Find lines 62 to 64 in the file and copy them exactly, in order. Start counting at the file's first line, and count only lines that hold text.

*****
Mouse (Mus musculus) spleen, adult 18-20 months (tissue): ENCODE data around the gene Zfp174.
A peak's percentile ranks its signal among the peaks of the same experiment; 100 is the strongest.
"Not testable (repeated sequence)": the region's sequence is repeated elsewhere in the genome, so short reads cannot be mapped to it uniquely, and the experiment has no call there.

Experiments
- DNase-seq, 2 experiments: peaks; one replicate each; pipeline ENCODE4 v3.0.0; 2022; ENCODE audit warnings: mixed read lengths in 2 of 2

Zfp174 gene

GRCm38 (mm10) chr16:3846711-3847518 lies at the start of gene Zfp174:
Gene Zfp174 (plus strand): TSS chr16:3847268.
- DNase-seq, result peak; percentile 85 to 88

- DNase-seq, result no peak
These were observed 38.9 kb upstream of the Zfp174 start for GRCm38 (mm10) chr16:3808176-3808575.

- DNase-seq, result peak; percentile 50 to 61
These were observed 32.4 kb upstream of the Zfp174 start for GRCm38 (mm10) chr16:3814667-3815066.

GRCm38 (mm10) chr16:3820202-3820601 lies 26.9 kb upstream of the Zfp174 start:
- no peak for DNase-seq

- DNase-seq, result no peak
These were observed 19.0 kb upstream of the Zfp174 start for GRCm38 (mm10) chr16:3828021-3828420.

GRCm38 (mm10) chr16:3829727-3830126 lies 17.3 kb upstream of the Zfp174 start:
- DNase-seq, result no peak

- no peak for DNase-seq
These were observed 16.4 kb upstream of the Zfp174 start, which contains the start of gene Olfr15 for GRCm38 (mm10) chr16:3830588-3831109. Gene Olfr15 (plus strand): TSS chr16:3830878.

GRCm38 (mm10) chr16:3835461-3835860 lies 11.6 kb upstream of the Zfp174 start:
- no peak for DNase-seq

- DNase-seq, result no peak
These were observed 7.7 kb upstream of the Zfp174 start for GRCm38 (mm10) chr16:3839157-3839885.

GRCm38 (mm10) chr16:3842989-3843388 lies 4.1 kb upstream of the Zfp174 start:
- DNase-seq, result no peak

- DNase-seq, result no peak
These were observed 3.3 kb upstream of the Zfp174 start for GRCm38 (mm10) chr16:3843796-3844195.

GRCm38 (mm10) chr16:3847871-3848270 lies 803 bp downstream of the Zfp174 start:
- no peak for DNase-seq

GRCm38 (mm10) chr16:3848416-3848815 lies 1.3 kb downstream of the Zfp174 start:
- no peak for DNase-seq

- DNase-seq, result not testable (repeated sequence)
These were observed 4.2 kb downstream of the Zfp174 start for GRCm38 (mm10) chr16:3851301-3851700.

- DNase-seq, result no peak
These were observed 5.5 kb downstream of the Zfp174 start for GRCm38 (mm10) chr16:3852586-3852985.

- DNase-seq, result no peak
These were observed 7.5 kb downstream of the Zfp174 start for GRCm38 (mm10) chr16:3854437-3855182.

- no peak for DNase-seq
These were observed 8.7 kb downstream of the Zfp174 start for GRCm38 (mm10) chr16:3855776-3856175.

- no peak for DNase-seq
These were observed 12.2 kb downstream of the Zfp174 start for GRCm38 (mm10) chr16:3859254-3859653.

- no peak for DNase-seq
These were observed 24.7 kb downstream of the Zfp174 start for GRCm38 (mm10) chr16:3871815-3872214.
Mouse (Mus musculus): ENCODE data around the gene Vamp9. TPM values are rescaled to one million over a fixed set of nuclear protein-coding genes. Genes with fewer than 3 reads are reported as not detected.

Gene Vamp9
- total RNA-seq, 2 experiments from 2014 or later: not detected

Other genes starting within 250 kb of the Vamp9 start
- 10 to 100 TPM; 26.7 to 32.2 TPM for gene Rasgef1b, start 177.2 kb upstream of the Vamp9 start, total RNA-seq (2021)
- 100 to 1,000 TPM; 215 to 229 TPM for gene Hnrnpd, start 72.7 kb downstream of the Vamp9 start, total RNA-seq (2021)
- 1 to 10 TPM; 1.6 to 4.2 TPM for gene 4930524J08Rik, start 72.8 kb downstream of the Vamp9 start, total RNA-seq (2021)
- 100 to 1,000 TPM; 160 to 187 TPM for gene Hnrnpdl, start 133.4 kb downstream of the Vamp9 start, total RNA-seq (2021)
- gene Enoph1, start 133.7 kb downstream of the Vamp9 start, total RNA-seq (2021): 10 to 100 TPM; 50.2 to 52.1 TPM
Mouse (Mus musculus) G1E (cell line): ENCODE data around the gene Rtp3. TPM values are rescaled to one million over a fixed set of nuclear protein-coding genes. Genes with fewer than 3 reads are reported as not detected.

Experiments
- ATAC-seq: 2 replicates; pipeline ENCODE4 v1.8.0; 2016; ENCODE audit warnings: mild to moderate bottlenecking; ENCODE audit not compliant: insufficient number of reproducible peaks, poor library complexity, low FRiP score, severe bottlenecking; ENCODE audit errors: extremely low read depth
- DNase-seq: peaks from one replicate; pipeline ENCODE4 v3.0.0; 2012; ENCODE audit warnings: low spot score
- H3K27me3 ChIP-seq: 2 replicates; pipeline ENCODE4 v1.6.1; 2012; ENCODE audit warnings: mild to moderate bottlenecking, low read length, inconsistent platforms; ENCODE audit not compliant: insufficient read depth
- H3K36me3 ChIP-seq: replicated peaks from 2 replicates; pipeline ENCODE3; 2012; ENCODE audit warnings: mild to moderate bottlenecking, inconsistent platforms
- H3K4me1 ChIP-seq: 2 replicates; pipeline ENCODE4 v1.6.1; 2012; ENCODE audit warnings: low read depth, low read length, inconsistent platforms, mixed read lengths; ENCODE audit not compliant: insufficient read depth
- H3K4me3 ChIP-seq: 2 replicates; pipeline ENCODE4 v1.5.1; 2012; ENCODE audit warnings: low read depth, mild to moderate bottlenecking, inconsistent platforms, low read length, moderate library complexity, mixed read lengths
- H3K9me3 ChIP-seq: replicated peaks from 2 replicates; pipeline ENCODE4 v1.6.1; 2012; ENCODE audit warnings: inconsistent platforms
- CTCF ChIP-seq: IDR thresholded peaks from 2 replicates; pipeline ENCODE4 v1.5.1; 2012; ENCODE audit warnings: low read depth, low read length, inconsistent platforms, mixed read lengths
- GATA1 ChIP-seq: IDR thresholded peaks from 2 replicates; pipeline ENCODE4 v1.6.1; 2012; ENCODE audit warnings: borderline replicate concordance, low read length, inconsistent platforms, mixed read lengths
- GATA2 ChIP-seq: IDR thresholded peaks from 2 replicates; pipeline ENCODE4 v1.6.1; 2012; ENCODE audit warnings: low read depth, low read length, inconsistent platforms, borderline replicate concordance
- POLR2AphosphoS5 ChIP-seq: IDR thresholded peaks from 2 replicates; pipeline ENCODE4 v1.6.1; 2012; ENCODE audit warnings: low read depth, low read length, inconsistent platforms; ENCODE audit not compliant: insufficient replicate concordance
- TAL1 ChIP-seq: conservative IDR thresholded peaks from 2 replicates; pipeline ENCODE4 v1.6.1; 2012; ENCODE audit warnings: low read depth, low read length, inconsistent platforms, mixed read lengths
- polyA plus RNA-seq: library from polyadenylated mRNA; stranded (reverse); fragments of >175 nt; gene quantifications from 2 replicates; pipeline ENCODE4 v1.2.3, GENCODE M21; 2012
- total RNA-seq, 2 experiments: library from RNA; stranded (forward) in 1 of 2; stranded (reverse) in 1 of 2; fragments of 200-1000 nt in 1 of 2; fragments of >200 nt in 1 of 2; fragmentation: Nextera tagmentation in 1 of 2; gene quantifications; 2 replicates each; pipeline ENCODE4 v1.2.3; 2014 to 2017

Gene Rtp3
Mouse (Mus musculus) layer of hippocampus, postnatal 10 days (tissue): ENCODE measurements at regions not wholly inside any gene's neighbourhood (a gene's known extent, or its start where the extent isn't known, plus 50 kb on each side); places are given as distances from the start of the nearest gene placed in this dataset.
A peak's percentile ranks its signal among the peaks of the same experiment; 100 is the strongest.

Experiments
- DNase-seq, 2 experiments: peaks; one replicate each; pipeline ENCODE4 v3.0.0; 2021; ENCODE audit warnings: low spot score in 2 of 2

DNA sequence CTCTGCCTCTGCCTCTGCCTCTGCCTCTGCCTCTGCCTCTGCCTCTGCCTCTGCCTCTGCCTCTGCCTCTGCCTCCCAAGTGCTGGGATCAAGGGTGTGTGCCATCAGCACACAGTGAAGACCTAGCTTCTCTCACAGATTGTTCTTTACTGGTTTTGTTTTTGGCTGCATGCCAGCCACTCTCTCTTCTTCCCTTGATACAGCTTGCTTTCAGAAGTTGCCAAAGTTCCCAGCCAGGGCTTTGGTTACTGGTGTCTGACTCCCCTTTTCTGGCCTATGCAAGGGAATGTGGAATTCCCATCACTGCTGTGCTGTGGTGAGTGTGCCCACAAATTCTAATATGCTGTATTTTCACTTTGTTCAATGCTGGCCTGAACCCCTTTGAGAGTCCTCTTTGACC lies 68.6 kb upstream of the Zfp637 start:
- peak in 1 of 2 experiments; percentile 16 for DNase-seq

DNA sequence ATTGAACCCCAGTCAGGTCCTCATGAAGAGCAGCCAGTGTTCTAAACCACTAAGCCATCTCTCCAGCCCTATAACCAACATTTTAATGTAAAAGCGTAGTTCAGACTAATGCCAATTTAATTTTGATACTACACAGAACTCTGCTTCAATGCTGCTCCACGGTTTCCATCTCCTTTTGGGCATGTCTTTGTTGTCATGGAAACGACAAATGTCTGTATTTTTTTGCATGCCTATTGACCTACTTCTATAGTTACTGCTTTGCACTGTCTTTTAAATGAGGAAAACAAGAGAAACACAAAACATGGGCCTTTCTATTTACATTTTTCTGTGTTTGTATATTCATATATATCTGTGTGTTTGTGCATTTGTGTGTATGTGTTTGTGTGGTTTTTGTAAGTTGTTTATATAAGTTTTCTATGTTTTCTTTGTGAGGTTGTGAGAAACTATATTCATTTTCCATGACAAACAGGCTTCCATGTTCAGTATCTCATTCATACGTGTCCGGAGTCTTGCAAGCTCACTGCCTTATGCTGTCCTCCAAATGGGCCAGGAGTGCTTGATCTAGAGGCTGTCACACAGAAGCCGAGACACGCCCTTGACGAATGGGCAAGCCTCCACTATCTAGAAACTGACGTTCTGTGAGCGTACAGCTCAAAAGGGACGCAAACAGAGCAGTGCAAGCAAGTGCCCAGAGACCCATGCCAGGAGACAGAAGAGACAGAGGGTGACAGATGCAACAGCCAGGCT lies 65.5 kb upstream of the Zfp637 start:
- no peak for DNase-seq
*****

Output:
- H3K4me3 ChIP-seq: 2 replicates; pipeline ENCODE4 v1.5.1; 2012; ENCODE audit warnings: low read depth, mild to moderate bottlenecking, inconsistent platforms, low read length, moderate library complexity, mixed read lengths
- H3K9me3 ChIP-seq: replicated peaks from 2 replicates; pipeline ENCODE4 v1.6.1; 2012; ENCODE audit warnings: inconsistent platforms
- CTCF ChIP-seq: IDR thresholded peaks from 2 replicates; pipeline ENCODE4 v1.5.1; 2012; ENCODE audit warnings: low read depth, low read length, inconsistent platforms, mixed read lengths